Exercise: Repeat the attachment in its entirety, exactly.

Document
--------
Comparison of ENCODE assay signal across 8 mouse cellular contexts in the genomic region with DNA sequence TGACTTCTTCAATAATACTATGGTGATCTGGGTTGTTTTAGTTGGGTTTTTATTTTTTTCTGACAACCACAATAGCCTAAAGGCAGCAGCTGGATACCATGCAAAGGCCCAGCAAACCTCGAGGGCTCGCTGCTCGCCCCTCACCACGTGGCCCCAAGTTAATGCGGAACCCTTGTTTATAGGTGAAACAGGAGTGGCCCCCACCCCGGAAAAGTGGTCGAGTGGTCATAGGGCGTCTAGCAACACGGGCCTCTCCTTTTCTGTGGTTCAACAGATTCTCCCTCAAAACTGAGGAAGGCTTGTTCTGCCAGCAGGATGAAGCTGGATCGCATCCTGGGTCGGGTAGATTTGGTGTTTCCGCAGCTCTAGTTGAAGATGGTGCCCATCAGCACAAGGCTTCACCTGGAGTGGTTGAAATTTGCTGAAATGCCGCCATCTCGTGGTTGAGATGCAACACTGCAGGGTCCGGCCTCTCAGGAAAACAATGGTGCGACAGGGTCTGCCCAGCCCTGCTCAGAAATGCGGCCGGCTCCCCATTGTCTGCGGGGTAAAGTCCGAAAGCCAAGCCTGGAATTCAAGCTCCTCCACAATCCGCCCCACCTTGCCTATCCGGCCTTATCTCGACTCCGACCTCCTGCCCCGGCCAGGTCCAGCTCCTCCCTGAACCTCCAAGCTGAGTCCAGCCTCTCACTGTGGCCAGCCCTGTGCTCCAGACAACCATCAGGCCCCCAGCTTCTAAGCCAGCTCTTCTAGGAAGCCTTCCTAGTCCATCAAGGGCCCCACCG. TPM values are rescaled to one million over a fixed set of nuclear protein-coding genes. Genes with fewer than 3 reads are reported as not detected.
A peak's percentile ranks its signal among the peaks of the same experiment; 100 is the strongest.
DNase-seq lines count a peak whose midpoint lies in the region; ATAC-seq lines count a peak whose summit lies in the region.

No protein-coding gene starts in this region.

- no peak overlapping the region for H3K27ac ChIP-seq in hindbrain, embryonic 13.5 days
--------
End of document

Comparison of ENCODE assay signal across 8 mouse cellular contexts in the genomic region with DNA sequence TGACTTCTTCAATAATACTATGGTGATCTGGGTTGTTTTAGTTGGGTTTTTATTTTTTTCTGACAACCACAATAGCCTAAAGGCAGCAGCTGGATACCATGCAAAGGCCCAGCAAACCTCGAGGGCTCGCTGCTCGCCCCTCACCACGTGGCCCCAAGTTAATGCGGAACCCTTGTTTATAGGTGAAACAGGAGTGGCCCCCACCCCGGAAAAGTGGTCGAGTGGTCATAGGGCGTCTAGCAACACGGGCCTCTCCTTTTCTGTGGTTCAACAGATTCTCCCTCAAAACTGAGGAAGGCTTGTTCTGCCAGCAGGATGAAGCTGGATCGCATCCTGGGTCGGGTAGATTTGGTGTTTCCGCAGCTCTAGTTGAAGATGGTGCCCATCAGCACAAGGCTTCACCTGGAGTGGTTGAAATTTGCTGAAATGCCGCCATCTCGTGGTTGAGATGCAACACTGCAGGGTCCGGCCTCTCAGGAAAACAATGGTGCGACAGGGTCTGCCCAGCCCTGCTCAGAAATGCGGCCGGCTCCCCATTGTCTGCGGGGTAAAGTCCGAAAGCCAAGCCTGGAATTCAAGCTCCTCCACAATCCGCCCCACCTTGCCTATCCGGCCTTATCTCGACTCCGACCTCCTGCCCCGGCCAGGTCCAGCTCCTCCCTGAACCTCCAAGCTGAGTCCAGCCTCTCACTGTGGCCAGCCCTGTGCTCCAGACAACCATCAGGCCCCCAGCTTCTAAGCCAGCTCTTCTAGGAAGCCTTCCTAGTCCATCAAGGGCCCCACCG. TPM values are rescaled to one million over a fixed set of nuclear protein-coding genes. Genes with fewer than 3 reads are reported as not detected.
A peak's percentile ranks its signal among the peaks of the same experiment; 100 is the strongest.
DNase-seq lines count a peak whose midpoint lies in the region; ATAC-seq lines count a peak whose summit lies in the region.

No protein-coding gene starts in this region.

- no peak overlapping the region for H3K27ac ChIP-seq in hindbrain, embryonic 13.5 days